Public space and collective consciousness comprise in large part of imagination. Men and women politicians lure us with prospects. Culture creates patterns by which we communicate, and capitalism makes implausible promises. All together is jumbling and swirling.
Immersed in all of this we often cannot see that we are sleeping. Bombing of the neighbouring country’s capital can – at least for a moment – make us aware of that. We need to seize these moments not because they are purposeful – there is no greater purpose that is worth today’s suffering of Ukrainian people – but because they can help us see a little more of the reality and shake some of the gullibility off in the future. Some of it, because there is no doubt we would drift to sleep once more. Once more we will allow for a lunatic to rule us. It is inevitable with the capacity of factors affecting us taken into consideration.
May it be a lunatic a bit closer to reality though.
Geopolitical dream of Putin
Russian authorities are becoming civilised. They do not have a choice, they need to seek closer cooperation with the West. They won’t go as far as to some extremes. Putin may be bad, but he is reasonable, he – coincidentally – knows the boundaries. It is just some threating, he is about to pull back. The economic exchange between the West and Russia – despite the oligarchic system – is bound to bring these worlds together.
There is no perfectly logical explanation for the origin of the confidence in alleged veracity of this opinion. For many years, such trust could not after all rely on experience or observation. In recent years, Russia has become a country all the more than before autocratic, despotically managed, and tyrannising against people who oppose the power. In 2006, a journalist critical of Putin’s administration and Russia’s war in Chechnya Anna Poltkovskaya was assassinated, along with Alexander Litvinenko having been poisoned on the same basis. In 2008, Russia attacked Georgia. In 2014, Russia illegally annexed Crimea and – unofficially, but let us be serious here – entered Eastern Ukraine. In 2015, a human right activist and oppositionist Boris Nemtsov was murdered. In 2018, an attempt was made to poison Sergei Skripal (Russian secret service agent who defected to the British) and his daughter. In 2020, fraudulent presidential elections were held in Belarus which, supported by Moscow, resulted in Alexander Lukashenka’s, a leader who executes violent repression, torture, and political assassinations on his own people, retaining his power. In the same year, there was an attempt to poison Alexei Navalny, Russian opposition leader, who was imprisoned in a penal colony on trumped-up charges in 2021.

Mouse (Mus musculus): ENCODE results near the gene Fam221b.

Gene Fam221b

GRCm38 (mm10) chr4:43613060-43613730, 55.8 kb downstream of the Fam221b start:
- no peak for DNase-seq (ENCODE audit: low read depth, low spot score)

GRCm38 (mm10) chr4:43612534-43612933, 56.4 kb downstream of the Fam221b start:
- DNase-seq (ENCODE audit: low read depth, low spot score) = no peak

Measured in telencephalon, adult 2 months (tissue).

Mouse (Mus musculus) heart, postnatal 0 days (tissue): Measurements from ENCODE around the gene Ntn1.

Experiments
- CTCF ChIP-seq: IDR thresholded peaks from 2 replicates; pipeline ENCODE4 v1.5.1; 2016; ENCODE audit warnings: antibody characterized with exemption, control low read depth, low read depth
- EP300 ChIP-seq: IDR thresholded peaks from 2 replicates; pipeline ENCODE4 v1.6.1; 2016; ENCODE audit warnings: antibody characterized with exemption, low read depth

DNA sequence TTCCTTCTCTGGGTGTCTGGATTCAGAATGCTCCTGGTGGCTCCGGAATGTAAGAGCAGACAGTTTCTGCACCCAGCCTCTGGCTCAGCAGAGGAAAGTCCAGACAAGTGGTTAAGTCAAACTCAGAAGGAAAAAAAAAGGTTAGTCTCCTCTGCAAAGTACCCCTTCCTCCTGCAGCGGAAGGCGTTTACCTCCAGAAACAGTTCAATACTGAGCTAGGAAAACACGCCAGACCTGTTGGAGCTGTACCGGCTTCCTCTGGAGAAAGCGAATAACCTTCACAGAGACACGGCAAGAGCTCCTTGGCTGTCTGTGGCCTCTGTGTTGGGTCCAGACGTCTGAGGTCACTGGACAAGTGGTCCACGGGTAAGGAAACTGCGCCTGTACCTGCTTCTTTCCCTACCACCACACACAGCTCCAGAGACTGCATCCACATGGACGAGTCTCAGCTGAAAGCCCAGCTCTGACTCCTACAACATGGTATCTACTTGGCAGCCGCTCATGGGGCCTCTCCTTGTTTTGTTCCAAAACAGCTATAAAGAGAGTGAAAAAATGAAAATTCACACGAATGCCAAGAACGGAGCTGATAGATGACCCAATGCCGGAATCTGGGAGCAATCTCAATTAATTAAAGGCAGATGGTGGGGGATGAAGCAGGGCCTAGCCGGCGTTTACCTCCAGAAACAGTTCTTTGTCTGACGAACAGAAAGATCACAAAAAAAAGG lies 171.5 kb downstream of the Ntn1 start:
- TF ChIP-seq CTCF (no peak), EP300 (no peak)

These are only the most “spectacular” examples proving that it would have been better if we had become disillusioned by Putin a long time ago.
And yet the Western elites have been divided in terms of his politics. Some of the men and women politicians have openly cooperated with him, supported him, and enjoyed his support. Some have recovered from that dream as of today, others have been – probably as a result of long history of debts and obligations – highly resistant.
And yet the Western states have considered Russia a country for business just like any other.
And yet Germany has dealt with Russia in terms of energy matters over the heads of the Baltic States, Poland, Ukraine.
And yet in the meantime, the 2014 Olympic Games were held in Sochi (watched) and the 2018 Football World Cup in Russia (watched as well). Nobody refused to participate.
There were some who warned us. But the West has as a whole slept through the recent years just like Chamberlain “buying peace” with “appeasement”.
Today there is no other possible assessment of Vladimir Putin than that which says that not only is he an autocrat, despot, and a person responsible for political murders, but he is also a war criminal. The place where he belongs is in the dock at the International Criminal Court in the Hague, not at the world leaders summits. Will that be the case? Will we nod off – if not here in Poland, then in most parts of the world?
It is hard to exclude it.
Dream of European Peace
This is one of the most harmful, because most deceitful sentiments in the public debate. It can be often heard that the longest period of peace in the history of Europe has started after the Second World War. The dream has been extremely false. Russian invasion of Ukraine can finally put an end to it.
A part of this lie has consisted in overlooking. Even the war in Yugoslavia, during which more than 100,000 people died, and in which ONZ and NATO, hence many of other European nations forces were present, has not been considered a “war in Europe”. Even more so, the war in Georgia, somewhere at the edge of Europe, has not been recognised as worth mentioning. The annexation of Crimea and the eastern districts of Ukraine has not altered the story.
The second reason for which it has been a dream has consisted in overlooking that lack of military operations in Europe in no way means that over the last 80 years since the Second World War European countries have not been to war. The Falklands war. Two wars in Iraq. Two wars in Afghanistan. The war in Libya. The war in Syria. A series of anti-colonial liberation wars in Africa. The civil war in Ivory Coast. The Moroccan-Algerian conflict. The Chadian-Sudanese conflict. These are only a few of the wars which various – allegedly peacefully living – states of Europe have taken part in. Also Poland, what we know all too well, sadly contributed to some of these conflicts. If one included the wars in which the pivotal role was performed by the United States, we would clearly see that since the Second World War the West is not at peace after all, but in fact in a state of permanent war.